Over the days we met Swamp Dog, George from Georgia, Bear, Elmer Number 2, Hunny Bunny, River, Vega, Bumblebee, Squatch, Halo, Snake Hips, Spud, Toto, and then more common named folks like Mike and Mary and Kirsten and of course, who every pup looks up to -- German Shepherd.

Elmer and Elmer, Photo by Kitty

And I suppose I can't (or shouldn't) speak for Kitty -- but the culmination of our trip, and what we experienced at Elmer's was quite transportive. We shared and I hope, I acknowledged - ha, did I even tell Kitty this? - that travelers from and in all parts of the world, were following all kinds of paths, in this case, the AT or the Appalachian Trail, but it could be the Pacific Coast Trail or the Camino in Spain, or the Appian Way, or the road Marathoners in Greece took, or as they walked to Jerusalem - and each must rely in varying and unknown degrees on themselves to make it, get through. You are the only one who can get yourself through. Though you may occasionally have someone walk beside you, chances are they will pass you or you, them, for your pace will differ. Even if they want to, and you want saving more than they want to save you, no one can carry you. But the next step to all of that, yes, its coming, is what makes your journey resonate beyond the steps over rocks and creeks. It's what gets you through impossible heat or chilling rain.

It's at the end of the day around the table. Gathering together at the end of the day in a community is really what its all about -- as you walk the trail you experience your own journey, but sharing it and your garnered knowledge is part of bringing it out and back into the world.

So back to Elmer's kitchen. The stove was old and antique, a garland with a real griddle. Dan, one of Elmer's assistants, closed the door, but to keep it closed wedged in a a sliver of wood chip on the right hand side. How I laughed at the irony using wood to keep the oven closed. Elmer sat peeling vegetables, in the center of the wood island. On the menu for supper was vegetable mushroom lasagna with potatoes as pasta, a beautiful fresh and crunchy salad, with ak-mak crackers, and "carrot cake generously enthused with icing and vanilla ice cream."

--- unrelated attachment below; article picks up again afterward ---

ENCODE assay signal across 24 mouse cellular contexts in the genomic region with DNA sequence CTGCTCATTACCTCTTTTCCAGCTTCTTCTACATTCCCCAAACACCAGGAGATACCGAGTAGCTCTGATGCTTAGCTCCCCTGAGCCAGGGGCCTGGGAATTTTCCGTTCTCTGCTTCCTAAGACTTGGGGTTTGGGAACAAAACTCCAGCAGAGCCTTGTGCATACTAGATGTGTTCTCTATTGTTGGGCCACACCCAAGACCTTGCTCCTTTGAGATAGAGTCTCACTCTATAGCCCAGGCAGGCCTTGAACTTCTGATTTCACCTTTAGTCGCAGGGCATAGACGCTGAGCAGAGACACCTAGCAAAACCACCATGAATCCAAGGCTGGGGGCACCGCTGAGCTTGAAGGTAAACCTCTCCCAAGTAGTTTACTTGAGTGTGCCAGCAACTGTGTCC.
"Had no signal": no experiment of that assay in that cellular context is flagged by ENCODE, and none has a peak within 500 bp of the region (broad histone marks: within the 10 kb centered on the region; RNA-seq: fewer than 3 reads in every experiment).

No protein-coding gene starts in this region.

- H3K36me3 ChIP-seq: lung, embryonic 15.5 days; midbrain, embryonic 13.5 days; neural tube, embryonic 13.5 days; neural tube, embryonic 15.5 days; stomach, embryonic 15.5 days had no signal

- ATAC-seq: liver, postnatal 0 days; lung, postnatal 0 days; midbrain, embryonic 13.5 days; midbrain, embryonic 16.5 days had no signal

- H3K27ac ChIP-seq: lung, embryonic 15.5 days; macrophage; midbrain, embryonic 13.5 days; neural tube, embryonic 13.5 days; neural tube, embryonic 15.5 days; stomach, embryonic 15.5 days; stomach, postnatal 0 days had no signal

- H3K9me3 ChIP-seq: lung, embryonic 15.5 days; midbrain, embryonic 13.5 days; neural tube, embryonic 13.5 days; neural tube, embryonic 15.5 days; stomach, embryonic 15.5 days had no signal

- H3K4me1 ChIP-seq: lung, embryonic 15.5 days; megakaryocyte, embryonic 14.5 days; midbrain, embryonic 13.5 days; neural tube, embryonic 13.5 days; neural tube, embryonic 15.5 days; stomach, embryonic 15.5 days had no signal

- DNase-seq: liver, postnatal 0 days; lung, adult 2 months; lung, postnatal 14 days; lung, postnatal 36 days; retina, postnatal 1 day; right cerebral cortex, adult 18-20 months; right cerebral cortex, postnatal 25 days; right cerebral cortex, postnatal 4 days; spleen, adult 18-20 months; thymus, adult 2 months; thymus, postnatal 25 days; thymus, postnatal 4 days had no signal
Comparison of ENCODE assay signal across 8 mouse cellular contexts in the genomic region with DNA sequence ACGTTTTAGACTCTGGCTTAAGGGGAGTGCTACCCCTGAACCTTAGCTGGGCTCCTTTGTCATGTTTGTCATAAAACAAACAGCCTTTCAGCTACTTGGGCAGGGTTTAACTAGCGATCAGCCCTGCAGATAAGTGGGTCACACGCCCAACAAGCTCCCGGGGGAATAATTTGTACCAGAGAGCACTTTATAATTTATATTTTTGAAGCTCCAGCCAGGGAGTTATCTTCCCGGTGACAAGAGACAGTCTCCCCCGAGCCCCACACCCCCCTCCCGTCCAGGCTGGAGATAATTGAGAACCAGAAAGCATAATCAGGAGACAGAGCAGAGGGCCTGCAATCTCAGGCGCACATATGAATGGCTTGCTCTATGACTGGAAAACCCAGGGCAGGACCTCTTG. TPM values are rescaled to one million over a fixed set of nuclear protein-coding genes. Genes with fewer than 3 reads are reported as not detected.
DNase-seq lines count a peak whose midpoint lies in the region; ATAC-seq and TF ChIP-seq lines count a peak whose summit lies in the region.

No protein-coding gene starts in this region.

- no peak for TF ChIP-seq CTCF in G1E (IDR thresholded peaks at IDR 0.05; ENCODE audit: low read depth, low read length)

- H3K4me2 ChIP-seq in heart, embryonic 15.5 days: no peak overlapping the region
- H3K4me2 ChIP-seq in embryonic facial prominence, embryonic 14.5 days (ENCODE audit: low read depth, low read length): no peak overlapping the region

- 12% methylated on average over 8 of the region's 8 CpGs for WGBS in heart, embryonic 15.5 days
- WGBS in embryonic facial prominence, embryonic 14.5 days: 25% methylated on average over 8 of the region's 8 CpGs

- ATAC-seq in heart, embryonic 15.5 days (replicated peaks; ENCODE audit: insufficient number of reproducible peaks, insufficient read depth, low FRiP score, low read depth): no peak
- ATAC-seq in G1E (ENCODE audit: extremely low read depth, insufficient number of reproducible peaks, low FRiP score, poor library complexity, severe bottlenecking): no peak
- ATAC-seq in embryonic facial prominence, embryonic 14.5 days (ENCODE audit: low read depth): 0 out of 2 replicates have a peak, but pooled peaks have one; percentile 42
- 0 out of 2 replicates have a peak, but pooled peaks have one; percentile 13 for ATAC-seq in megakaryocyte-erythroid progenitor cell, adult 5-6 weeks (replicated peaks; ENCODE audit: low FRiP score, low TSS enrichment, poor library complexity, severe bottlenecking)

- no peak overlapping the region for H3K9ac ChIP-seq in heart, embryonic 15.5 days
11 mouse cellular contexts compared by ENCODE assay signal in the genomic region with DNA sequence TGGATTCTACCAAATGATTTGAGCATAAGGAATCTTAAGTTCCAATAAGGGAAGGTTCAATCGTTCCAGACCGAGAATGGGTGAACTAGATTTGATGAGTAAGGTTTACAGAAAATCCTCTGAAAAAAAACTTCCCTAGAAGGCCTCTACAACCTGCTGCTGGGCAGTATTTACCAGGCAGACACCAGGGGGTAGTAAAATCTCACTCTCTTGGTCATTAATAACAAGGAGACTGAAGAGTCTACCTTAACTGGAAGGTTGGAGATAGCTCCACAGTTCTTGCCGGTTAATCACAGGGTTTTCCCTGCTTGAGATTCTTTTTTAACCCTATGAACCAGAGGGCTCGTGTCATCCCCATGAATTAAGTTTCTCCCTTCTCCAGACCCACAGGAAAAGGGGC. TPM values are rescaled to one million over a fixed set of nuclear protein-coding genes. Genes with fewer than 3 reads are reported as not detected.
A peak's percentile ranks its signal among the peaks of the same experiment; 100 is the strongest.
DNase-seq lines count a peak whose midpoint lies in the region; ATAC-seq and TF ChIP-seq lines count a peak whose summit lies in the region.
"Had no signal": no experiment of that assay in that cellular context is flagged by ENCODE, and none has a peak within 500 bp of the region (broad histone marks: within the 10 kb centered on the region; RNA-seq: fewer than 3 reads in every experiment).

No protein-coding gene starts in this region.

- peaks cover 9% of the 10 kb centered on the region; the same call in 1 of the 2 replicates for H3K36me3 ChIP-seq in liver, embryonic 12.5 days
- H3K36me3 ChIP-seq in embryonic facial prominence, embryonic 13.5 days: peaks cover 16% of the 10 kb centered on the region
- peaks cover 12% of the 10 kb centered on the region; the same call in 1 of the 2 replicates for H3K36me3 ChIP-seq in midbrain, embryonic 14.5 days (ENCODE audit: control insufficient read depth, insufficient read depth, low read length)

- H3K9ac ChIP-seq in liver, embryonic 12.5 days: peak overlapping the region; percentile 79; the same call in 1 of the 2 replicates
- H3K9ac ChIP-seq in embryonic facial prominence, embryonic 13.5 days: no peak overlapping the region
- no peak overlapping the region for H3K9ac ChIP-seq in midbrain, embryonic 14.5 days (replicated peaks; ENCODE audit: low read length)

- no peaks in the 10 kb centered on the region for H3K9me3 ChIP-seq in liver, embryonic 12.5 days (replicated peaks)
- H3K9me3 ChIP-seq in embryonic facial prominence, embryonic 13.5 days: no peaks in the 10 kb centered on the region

Elmer is a Jesuit devotee and also a wonderful chef. But the ingredients were so much and more than that sum, they were intangible. His hostel establishment is part museum, part restorative, a treat and divine - a center of nurturing and of food served that is life-giving and all vegetarian.

A giant bell called us and all hikers and guests downstairs.

In the dining room we wandered to the long table. A beautiful pottery bowl, each different, held soup at each place. A creamy zucchini and perhaps cauliflower potage of porage, all the bowls lined up and waiting like a still life painting to be entered, at each place. What happened to me at that point I  am not sure I can even explain. It literally brought tears to my eyes.

But what was it that was so moving? Was it more in my comfort zone? Oh my aching legs!!

The conversation at the long table in the smallish, cozy dining room lit with soft candles really began when
Elmer asked the question; “if you could take anything out of this world, what would it be?” 

Elmer began without hesitancy - does he always answer the same I wondered? He wished for the technology of loud motorcycles to be taken out of the world. "What a disruption to the tranquility of the town they were!" 

Other things mentioned were war, explosives, lack of empathy, and fast food. 

So, what would it be, fellow travelers, if you were sitting at Elmer's table? What would you not miss if gone from the world as we know it?

I wouldn't miss the wind, 
but would sorely miss my green ground mat!
(Photo by Kitty)